Welcome to my Professional Learning blog.
My name is Matt Nicoll and I am a high school teacher in New Zealand, interested in improving the classroom experience for my students. I am open to trialing new approaches and hope to use this blog to reflect on my ideas and practices.

Sunday, 7 April 2013

Rewind Me

This is just a bit of an update on something else I have been working on since ULearn12. As well as trying to make my units and/or lessons more student-centred, I have also instilled a rule that every time I teach, I must be filmed. This has three purposes:

  1. As much as I hate seeing/hearing myself on film, it is great Professional Development for me.
  2. The students who miss lessons can view the "teaching" aspect of the lesson.
  3. Any student who finds my pace too fast can review the video and pause, rewind and replay me.

Professional Development

This has been fantastic! I talk too fast, I move around too much and some of my explanations are just far too wordy/complicated. I tell a great story with enthusiasm and my notes are pretty good too. Sometimes, I make a total mess of it and have to film myself during a non-contact lesson or lunchtime. I have hated seeing myself on film and cringed all too often. However, I think my teaching is getting better; even after 14 years of teaching, I am learning a lot. What I am most proud of is that I do not explain concepts for more than 8-9 minutes usually. Add a few minutes for giving instructions, this means I get to do some real teaching for the other 35+ minutes of a lesson!

Missed Lessons

My students are busy souls. Sports, field trips and internal assessments (among other things) have "robbed" my students of time in my classroom, working with their peers and being inspired by their wonderful teacher. However, every student who misses a lesson can still "catch up" on the moments their wonderful teacher spent explaining a concept or giving words of wisdom. I am filmed and it goes on the class blog. Now, I even put it on YouTube because I'm not so scared of being criticised any more...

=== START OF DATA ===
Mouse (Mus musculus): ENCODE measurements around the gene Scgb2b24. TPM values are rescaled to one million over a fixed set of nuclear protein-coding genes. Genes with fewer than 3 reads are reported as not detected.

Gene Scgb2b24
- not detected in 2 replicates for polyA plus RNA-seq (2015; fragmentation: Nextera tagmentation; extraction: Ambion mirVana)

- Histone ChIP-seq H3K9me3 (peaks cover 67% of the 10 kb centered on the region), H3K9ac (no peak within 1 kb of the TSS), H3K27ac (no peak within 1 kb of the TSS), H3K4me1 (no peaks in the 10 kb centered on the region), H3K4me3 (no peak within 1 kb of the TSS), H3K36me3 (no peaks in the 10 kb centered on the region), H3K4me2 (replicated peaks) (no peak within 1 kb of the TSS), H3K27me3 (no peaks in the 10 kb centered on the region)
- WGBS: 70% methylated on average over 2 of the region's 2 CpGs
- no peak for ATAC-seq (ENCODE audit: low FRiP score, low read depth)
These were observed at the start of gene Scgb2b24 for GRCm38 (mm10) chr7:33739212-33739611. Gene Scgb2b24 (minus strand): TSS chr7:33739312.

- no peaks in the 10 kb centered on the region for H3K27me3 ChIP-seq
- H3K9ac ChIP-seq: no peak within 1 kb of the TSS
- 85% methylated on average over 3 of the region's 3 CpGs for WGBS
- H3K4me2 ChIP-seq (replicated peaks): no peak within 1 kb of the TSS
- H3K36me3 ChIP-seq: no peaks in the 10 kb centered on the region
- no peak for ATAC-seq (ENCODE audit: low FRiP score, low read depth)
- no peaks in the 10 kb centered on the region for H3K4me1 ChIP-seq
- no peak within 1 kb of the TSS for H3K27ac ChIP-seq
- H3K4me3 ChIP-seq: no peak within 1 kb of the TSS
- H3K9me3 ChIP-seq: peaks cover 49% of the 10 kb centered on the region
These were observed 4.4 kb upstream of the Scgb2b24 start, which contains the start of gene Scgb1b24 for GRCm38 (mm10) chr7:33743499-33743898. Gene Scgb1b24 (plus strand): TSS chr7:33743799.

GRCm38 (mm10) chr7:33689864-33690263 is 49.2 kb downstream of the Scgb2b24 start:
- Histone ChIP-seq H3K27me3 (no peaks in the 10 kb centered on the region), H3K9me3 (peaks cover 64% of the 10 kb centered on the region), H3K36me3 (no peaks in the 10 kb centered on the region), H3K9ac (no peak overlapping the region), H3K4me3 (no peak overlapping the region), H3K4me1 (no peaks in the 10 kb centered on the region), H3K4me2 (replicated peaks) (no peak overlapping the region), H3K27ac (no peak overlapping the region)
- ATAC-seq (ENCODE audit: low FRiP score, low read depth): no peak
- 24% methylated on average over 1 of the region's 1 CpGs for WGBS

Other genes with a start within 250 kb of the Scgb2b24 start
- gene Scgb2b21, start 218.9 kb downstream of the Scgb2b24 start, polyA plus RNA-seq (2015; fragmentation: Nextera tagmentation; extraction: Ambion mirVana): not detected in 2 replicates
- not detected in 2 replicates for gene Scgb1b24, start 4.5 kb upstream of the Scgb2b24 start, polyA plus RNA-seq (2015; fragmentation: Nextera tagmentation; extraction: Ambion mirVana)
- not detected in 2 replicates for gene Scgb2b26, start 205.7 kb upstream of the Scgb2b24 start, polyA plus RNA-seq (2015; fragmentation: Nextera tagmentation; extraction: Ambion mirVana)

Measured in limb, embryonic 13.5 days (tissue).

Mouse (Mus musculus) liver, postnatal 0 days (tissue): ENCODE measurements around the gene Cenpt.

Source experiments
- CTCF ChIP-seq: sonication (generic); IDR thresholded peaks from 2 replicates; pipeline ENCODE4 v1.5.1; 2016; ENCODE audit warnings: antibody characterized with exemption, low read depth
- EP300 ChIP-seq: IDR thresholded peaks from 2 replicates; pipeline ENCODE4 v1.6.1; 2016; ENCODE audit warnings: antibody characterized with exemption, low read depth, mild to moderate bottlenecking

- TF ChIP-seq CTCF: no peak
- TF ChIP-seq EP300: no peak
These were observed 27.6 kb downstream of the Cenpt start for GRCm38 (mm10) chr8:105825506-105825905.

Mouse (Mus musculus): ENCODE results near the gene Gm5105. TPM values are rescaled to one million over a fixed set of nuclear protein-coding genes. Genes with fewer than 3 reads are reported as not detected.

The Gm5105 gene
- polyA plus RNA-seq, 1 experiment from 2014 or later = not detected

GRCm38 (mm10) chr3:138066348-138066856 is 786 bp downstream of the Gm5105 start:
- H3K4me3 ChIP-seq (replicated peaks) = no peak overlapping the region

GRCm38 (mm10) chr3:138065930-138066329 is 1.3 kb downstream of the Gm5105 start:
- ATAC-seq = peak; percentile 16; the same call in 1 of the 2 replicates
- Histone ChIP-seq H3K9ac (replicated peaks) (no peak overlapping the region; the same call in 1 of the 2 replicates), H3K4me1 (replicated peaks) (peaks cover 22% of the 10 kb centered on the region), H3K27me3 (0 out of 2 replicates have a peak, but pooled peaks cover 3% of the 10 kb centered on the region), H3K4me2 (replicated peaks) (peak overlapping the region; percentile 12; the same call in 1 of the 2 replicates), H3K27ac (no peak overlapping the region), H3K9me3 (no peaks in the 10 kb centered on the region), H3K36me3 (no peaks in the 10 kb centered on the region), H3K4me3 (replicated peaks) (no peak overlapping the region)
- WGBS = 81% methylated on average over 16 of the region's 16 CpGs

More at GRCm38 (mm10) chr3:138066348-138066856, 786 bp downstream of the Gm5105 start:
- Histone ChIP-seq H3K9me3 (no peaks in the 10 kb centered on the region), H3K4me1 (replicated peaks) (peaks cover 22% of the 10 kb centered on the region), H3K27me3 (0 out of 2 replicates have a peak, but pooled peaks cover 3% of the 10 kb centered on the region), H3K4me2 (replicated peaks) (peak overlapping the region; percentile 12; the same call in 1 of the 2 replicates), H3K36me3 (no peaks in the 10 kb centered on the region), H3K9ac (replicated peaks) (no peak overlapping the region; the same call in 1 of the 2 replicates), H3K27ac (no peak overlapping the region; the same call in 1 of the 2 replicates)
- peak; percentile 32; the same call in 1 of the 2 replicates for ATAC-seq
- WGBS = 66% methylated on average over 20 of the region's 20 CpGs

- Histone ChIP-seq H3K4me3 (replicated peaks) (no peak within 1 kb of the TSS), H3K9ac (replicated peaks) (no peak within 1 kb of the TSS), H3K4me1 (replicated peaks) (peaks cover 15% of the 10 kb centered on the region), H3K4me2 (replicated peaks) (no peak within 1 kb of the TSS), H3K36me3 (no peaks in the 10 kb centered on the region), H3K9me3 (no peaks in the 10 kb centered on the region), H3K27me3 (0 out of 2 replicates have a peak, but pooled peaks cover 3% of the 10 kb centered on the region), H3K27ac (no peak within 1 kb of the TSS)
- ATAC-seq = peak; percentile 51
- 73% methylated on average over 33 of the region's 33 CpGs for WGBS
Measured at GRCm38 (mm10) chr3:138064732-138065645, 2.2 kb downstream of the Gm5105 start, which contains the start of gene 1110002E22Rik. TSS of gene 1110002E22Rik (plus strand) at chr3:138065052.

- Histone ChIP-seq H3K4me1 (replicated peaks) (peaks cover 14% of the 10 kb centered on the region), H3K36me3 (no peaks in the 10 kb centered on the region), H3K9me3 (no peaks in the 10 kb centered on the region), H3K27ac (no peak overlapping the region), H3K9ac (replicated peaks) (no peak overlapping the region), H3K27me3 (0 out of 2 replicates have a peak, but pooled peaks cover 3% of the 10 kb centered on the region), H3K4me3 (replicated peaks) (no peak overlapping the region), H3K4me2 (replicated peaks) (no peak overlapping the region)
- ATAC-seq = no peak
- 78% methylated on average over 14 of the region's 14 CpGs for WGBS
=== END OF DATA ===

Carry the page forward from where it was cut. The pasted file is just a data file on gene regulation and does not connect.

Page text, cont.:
Rewind Me

This was the original reason I did this, but its value has only recently been recognised by my students. I recently taught about the calculations which are needed to analyse a titration. It really is as complicated as it sounds, when first introduced to it!! The first effort was actually an unmitigated disaster, so I re-filmed it on my own, then asked a student to critique it, then posted it on YouTube. While many students worked out how to do the calculations after my first explanation and by doing some examples, a few were totally lost.

Consider this: The assessment for this task requires students to have very good titration techniques and the ability to analyse the data mathematically. These are both tough skills until you have some experience and/or lots of practice. Therefore, within my classroom, I have students working on refining their experimental technique because they can do the calculations just fine, while I have others who can do the experiment but cannot do the calculations at all.
This is what I observed: Students were crowded around laptops watching my films, pausing them, attempting an exercise (or that part of the experiment), then pressing "play" again. They would repeat this process until they felt confident. My virtual self was teaching a very differentiated lesson over and over, yet my corporeal self just circulated the room critiquing experimental technique and being supportive.
I have been asked to present something about the use of technology in the classroom at an upcoming PD Day in Term Two; I have decided to share this idea at that PD Day.


  1. Matt, this was simply brilliant and I have really enjoyed learning about titration. Science baffled me at school once it got past year 9. As I am colour blind, when ever there was a discussion about changes in colour due to A being added to B I would power down and lose focus for the rest of the session (My problem, not the teachers).
    Just watching your hands take that lesson I was able to follow clearly, Wikipedia what I did not know (http://en.wikipedia.org/wiki/Mole_(unit)) and then make a meaning with past learning - then I went back to the beginning and watched it again and think that I have it :)
    Too awesome and you are leading the way with the future of secondary education.
    PS: Would love to see a photo of your rig that you set up to record your lesson.

  2. Awesome Matt. I watched the vid and it makes sense -even though I have no idea where this might be used in real life. The triangle for the equation is like a soduku puzzle isn't it? Filling in the missing bits. It would be awesome to post an example using diff amounts kids where you do part of the equation, then you ask them to pause the clip and solve the next bit - then students can hit play and see if they got the same as you. I would have loved a clip like this in the olden days when I was taking science. (I also see a drama coming - short film maybe .... saving the planet with one important calculation :) )

  3. Hi Ginny and Luke. Thank you so much for your feedback! Luke, the setup was really simple: my phone held in a clamp-stand, A3 paper and a permanent marker.